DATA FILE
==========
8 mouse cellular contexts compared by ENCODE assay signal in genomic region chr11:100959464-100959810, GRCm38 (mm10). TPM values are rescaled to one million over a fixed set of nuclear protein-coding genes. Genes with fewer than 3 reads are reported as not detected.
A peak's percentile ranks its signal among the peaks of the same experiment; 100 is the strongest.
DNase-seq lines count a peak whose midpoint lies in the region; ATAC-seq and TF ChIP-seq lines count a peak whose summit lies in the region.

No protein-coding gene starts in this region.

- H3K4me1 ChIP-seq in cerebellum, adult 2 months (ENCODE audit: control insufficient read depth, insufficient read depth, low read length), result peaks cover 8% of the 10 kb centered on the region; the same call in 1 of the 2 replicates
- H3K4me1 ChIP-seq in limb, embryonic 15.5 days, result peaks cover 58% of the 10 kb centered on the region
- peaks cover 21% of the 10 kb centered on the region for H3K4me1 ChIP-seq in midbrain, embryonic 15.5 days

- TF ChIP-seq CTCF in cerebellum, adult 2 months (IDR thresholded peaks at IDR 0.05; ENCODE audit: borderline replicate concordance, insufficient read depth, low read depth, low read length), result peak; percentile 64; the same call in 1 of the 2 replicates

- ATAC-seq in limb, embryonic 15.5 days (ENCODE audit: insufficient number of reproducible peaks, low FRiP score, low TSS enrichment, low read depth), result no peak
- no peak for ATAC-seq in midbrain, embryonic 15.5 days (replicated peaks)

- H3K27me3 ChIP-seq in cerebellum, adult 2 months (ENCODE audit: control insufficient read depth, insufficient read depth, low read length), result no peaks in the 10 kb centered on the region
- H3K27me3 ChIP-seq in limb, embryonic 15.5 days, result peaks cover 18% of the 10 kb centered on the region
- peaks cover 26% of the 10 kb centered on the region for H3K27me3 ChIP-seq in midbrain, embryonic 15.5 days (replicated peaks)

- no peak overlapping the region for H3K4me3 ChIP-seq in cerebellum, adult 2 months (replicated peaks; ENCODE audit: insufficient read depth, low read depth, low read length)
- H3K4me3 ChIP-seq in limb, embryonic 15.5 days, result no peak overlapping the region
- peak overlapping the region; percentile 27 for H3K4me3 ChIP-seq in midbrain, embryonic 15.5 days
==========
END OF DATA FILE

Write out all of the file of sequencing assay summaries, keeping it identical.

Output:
8 mouse cellular contexts compared by ENCODE assay signal in genomic region chr11:100959464-100959810, GRCm38 (mm10). TPM values are rescaled to one million over a fixed set of nuclear protein-coding genes. Genes with fewer than 3 reads are reported as not detected.
A peak's percentile ranks its signal among the peaks of the same experiment; 100 is the strongest.
DNase-seq lines count a peak whose midpoint lies in the region; ATAC-seq and TF ChIP-seq lines count a peak whose summit lies in the region.

No protein-coding gene starts in this region.

- H3K4me1 ChIP-seq in cerebellum, adult 2 months (ENCODE audit: control insufficient read depth, insufficient read depth, low read length), result peaks cover 8% of the 10 kb centered on the region; the same call in 1 of the 2 replicates
- H3K4me1 ChIP-seq in limb, embryonic 15.5 days, result peaks cover 58% of the 10 kb centered on the region
- peaks cover 21% of the 10 kb centered on the region for H3K4me1 ChIP-seq in midbrain, embryonic 15.5 days

- TF ChIP-seq CTCF in cerebellum, adult 2 months (IDR thresholded peaks at IDR 0.05; ENCODE audit: borderline replicate concordance, insufficient read depth, low read depth, low read length), result peak; percentile 64; the same call in 1 of the 2 replicates

- ATAC-seq in limb, embryonic 15.5 days (ENCODE audit: insufficient number of reproducible peaks, low FRiP score, low TSS enrichment, low read depth), result no peak
- no peak for ATAC-seq in midbrain, embryonic 15.5 days (replicated peaks)

- H3K27me3 ChIP-seq in cerebellum, adult 2 months (ENCODE audit: control insufficient read depth, insufficient read depth, low read length), result no peaks in the 10 kb centered on the region
- H3K27me3 ChIP-seq in limb, embryonic 15.5 days, result peaks cover 18% of the 10 kb centered on the region
- peaks cover 26% of the 10 kb centered on the region for H3K27me3 ChIP-seq in midbrain, embryonic 15.5 days (replicated peaks)

- no peak overlapping the region for H3K4me3 ChIP-seq in cerebellum, adult 2 months (replicated peaks; ENCODE audit: insufficient read depth, low read depth, low read length)
- H3K4me3 ChIP-seq in limb, embryonic 15.5 days, result no peak overlapping the region
- peak overlapping the region; percentile 27 for H3K4me3 ChIP-seq in midbrain, embryonic 15.5 days